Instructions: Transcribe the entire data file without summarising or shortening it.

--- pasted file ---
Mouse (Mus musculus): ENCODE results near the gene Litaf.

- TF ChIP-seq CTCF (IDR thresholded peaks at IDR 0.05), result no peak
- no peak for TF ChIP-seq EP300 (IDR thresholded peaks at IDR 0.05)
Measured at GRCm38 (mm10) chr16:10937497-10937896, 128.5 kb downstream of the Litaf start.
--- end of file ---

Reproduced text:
Mouse (Mus musculus): ENCODE results near the gene Litaf.

- TF ChIP-seq CTCF (IDR thresholded peaks at IDR 0.05), result no peak
- no peak for TF ChIP-seq EP300 (IDR thresholded peaks at IDR 0.05)
Measured at GRCm38 (mm10) chr16:10937497-10937896, 128.5 kb downstream of the Litaf start.